By mid-war, the Hungarians would find Italian forces on its flank, as Italians would find Hungarian and Romanian, and Romanians would work beside German and Italian units. But difficulties in conversing with each other remained a stumbling block.
DISASTER AROUND STALINGRAD
In Operation Blue, the German summer offensive of 1942, Army Group South was supported by 20 German and 21 foreign army divisions (6 Italian, 10 Hungarian, and 5 under-strength Romanian divisions). By July 1942, the Seventeenth German Army, Third Romanian Army, the First and Fourth German Panzer Armies concentrated under the command of Army Group A to capture the Caucasus. The Sixth Army, ordered to capture Stalingrad, had the Third (minus mountain infantry left with Army Group A) and Fourth Romanian Armies protecting its left and right flanks. The Romanian divisions, only seven battalions strong, covered a 12-mile front. They had no heavy artillery and few effective antitank weapons — mainly horse-drawn 3 7mm Pak anti-tank guns which could not penetrate Soviet T-34 tank armor.
The Red Army counteroffensive around Stalingrad, launched in mid-November 1942, fully exploited the vulnerabilities of Hitler’s foreign allies. The Soviets attacked both flanks of the Stalingrad salient, cutting off 300,000 men of the German Sixth Army and elements of the Romanian armies in and around the city. From this Soviet counteroffensive, the Italian Eighth Army, widely spread on the west bank of the Don, had its right flank exposed to encirclement. On December 16, 1942, the Red Army struck against the Italians who withdrew in frost-bitten winter conditions, suffering 25,000 dead, 60,000 prisoners and 30,000 wounded. The remnants of the shattered army returned to Italy. The Second Hungarian Army, on the northern flank of the Italians, suffered a similar disaster with 84-percent casualties. The survivors of that army returned to Hungary in May 1943.
The Third and Fourth Romanian Armies lost 155,010 dead, wounded and missing (mainly prisoners). This represented over a quarter of all Romanian troops engaged on the Eastern Front. The Axis defeat ended the German Army’s last grand offensive on the Eastern Front.
IN THE FACE OF DEFEAT
After Stalingrad, the destroyed German-allied armies became more integrated at the corps and division levels within German army-level command and sectors. In March 1943, Hitler ordered a spring offensive, Operation Citadel, against the Kursk salient.
By summer 1943, the Hungarians had only a corps north of the Kursk salient, and the Romanians integrated into the German 17th Army were defending the Kuban bridgehead, Taman peninsula and the Crimea. Mussolini had withdrawn his Italian Eighth Army from Russia, and by July 1943, he was out of power.
In late August 1944, the Red Army trapped large German and Romanian forces in eastern Romania. Romanian King Michael arrested Marshal Ion Antonescu, taking Romania out of the Axis camp, exposing Germany’s southern flank and opening southeastern Europe to the Red Army.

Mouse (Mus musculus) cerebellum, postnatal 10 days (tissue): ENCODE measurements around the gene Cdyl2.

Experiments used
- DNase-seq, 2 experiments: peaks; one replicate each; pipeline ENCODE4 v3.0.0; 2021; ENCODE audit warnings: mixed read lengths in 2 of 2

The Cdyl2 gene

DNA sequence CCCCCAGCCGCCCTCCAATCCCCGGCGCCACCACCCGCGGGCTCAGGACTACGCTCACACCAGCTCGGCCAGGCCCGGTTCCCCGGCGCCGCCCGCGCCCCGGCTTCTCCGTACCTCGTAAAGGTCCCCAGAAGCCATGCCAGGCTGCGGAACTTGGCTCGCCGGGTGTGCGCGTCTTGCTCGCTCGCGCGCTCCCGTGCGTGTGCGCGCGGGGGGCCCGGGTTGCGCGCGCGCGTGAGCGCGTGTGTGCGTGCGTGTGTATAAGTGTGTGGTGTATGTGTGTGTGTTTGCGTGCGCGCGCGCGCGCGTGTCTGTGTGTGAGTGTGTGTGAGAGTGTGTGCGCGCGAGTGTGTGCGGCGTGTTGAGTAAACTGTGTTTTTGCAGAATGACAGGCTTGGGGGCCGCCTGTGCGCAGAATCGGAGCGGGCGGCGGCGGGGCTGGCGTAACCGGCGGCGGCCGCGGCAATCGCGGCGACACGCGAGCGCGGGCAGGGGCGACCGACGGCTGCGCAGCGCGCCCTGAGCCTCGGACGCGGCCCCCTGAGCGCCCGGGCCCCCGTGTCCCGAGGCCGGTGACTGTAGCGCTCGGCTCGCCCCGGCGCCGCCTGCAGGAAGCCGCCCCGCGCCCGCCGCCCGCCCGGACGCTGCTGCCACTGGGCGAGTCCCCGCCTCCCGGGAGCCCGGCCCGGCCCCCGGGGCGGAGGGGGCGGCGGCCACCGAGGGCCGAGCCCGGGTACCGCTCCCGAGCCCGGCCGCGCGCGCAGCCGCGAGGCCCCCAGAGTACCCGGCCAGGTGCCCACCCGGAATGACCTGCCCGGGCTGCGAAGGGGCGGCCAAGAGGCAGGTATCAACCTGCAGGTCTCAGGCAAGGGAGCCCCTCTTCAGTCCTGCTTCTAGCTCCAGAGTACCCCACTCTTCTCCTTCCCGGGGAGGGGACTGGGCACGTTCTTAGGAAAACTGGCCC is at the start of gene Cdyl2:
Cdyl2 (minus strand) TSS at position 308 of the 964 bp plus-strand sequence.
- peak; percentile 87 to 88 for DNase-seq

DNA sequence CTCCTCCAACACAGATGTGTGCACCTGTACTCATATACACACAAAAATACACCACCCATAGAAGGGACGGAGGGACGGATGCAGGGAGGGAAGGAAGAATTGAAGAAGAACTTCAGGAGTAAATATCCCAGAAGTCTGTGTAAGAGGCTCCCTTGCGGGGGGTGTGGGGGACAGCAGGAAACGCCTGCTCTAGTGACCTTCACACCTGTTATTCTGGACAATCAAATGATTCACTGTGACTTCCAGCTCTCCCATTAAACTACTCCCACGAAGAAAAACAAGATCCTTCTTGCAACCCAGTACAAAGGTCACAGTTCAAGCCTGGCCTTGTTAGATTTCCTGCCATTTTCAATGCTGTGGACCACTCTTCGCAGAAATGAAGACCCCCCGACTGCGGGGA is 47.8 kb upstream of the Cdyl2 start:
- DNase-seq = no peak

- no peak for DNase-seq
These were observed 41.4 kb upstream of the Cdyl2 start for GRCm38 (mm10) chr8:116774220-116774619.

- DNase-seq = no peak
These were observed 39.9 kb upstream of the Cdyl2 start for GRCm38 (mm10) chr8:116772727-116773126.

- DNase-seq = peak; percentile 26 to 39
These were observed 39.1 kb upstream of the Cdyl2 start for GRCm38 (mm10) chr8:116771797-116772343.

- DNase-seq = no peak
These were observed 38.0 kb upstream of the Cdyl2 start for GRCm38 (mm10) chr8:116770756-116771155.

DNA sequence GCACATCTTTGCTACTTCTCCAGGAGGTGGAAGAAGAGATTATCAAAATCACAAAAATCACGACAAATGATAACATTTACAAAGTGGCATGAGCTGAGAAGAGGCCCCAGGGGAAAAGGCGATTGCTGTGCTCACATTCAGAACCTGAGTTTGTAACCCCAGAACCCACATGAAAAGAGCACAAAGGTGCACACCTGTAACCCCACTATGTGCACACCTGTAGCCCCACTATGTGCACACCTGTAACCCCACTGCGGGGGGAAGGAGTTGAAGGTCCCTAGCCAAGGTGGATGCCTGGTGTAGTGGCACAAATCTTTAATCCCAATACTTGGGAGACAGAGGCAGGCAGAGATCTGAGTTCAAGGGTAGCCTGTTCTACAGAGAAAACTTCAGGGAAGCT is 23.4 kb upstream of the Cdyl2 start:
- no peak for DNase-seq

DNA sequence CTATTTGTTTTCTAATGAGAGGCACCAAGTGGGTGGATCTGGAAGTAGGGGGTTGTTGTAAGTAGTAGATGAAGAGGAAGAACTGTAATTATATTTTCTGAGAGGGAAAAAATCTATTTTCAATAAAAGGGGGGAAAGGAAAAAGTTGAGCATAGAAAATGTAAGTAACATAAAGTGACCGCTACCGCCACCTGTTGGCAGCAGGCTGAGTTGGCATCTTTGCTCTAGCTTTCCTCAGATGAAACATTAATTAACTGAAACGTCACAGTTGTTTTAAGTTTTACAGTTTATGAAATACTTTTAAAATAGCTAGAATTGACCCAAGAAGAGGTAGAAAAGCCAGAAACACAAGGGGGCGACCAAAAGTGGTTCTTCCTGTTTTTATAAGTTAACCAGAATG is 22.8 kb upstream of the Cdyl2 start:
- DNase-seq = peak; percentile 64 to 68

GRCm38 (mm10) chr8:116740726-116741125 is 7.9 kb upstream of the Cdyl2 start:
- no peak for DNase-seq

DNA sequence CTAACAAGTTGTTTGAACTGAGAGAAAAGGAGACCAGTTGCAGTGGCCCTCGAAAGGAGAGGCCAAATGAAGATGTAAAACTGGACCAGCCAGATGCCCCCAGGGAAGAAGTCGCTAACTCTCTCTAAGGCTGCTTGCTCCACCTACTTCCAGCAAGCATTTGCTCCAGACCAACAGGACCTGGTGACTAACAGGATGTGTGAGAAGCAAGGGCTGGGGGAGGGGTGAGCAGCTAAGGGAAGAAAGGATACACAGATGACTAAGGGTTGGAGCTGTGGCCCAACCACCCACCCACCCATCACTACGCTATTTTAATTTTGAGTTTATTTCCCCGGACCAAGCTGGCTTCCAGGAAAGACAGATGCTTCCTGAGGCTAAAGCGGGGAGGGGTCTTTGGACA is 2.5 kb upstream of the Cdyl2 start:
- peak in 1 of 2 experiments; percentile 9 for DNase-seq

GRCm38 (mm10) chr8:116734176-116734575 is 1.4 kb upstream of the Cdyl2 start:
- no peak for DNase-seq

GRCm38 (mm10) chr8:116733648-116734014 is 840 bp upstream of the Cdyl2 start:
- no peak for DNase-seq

After the Finns recaptured territories lost in the Winter War, the Soviets regrouped and conducted operations that bled the Finnish army on the northern flank. With the collapse of German Army Group North, Helsinki signed an armistice with Stalin, ending its cooperation with Germany, on September 4, 1944.
Declaring a unilateral armistice with the Soviet Union, Horthy, the Hungarian Regent, hoped to block Soviet military progress from the East. Immediately, German units occupied Horthy’s Royal Castle and kidnapped his son forcing Horthy to abdicate. The Hungarian Army ignored Horthy’s orders and continued to fight in the German Army Group Fretter-Pico against the Red Army offensives in Hungary. While avoiding encirclement, the Hungarians were unable to replace equipment and personnel losses. By December 1944, all remaining Hungarian units defended Budapest. When most of the Hungarian army was destroyed in March 1945, only scattered remnants resisted, moving to southern Austria. The Hungarian Army officially dissolved in May 1945.
Germany utterly failed as an “Arsenal of Fascism.” A fragile war economy led to not only shortfalls in military arms but also a complete lack of standardization. This combined with a general lack of technical and specialized skills in allied foreign armies made field maintenance at best improvised and produced a large disparity in fighting capability.
After Stalingrad, Hitler’s foreign allies slipped away: Italy (1943); then Romania, Bulgaria, Croatia and Slovakia (1944). By September 1944 Finland withdrew formally from the war. In January 1945, the German satellites were all defeated, save for Hungary, whose days were numbered.
Germany could not meet the Western Allies’ advantages in war materiel and depth of manpower. Hitler’s coalition on the Eastern Front proved no match for the most successful military coalition in history – the monument to allied cooperation and military effectiveness led by the United States and Britain, and including as an absolutely vital partner Stalin’s Soviet Union. Hitler’s foreign armies on the Eastern Front were more a liability than an asset.
Colonel (Ret.) Richard N. Armstrong has recently revised and published, as an eBook, his classic study, "Soviet Operational Deception: The Red Cloak." He is currently an adjunct history professor at the University of Mary Hardin-Baylor.